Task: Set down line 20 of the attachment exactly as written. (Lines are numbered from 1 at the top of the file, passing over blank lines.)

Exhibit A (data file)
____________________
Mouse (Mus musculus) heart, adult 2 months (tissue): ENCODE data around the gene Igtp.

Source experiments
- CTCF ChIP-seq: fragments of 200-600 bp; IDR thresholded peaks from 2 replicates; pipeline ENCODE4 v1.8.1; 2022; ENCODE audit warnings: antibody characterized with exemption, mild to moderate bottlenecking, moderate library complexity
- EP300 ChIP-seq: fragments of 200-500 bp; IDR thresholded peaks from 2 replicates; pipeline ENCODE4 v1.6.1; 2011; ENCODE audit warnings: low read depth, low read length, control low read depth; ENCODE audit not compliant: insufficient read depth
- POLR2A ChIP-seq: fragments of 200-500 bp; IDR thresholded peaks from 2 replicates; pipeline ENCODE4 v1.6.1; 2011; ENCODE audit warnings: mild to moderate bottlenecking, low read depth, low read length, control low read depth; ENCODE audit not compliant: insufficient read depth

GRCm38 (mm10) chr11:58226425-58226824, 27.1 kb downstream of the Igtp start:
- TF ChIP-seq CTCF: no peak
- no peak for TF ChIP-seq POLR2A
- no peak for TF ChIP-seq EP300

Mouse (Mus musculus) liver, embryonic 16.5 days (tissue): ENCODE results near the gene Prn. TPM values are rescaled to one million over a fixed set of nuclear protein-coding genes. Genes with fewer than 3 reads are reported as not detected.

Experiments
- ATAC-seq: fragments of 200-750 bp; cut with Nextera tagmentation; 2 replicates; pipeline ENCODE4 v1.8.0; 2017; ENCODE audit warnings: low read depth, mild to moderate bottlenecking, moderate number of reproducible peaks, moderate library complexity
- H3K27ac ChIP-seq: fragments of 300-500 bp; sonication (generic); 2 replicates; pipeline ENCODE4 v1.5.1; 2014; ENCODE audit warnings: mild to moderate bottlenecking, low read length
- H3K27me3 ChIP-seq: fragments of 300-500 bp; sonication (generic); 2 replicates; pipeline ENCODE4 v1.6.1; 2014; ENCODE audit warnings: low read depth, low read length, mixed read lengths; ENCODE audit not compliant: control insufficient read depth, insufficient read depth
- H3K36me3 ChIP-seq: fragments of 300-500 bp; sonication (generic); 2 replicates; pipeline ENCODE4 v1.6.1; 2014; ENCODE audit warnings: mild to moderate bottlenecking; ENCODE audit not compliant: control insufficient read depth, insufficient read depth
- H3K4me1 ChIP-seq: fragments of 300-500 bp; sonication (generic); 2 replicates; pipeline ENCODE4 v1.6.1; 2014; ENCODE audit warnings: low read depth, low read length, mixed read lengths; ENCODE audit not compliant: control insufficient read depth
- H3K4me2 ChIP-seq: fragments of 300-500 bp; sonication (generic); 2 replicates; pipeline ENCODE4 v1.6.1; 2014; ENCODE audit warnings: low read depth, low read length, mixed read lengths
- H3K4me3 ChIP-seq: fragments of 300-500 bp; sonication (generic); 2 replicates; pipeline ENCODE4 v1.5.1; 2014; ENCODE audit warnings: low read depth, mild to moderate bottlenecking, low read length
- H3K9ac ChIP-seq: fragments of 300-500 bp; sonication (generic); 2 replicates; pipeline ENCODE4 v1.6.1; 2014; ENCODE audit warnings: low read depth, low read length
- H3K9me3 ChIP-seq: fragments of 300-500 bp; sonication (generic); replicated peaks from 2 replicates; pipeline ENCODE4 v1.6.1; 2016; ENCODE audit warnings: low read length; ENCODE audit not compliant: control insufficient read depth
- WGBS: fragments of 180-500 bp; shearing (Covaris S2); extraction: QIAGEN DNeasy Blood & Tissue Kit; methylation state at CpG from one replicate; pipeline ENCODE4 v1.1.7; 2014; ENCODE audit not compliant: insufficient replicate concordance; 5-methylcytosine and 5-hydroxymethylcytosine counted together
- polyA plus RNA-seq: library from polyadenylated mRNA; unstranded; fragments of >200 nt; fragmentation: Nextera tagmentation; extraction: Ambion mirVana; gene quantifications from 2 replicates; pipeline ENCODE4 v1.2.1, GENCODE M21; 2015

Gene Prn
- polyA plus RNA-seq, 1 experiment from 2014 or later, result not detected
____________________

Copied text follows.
- H3K9me3 ChIP-seq: fragments of 300-500 bp; sonication (generic); replicated peaks from 2 replicates; pipeline ENCODE4 v1.6.1; 2016; ENCODE audit warnings: low read length; ENCODE audit not compliant: control insufficient read depth